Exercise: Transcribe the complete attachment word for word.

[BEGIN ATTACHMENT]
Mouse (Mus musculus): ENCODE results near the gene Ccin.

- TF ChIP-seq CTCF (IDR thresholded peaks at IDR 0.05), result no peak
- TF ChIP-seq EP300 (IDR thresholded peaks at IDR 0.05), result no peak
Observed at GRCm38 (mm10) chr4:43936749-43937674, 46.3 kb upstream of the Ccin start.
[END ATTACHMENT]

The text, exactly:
Mouse (Mus musculus): ENCODE results near the gene Ccin.

- TF ChIP-seq CTCF (IDR thresholded peaks at IDR 0.05), result no peak
- TF ChIP-seq EP300 (IDR thresholded peaks at IDR 0.05), result no peak
Observed at GRCm38 (mm10) chr4:43936749-43937674, 46.3 kb upstream of the Ccin start.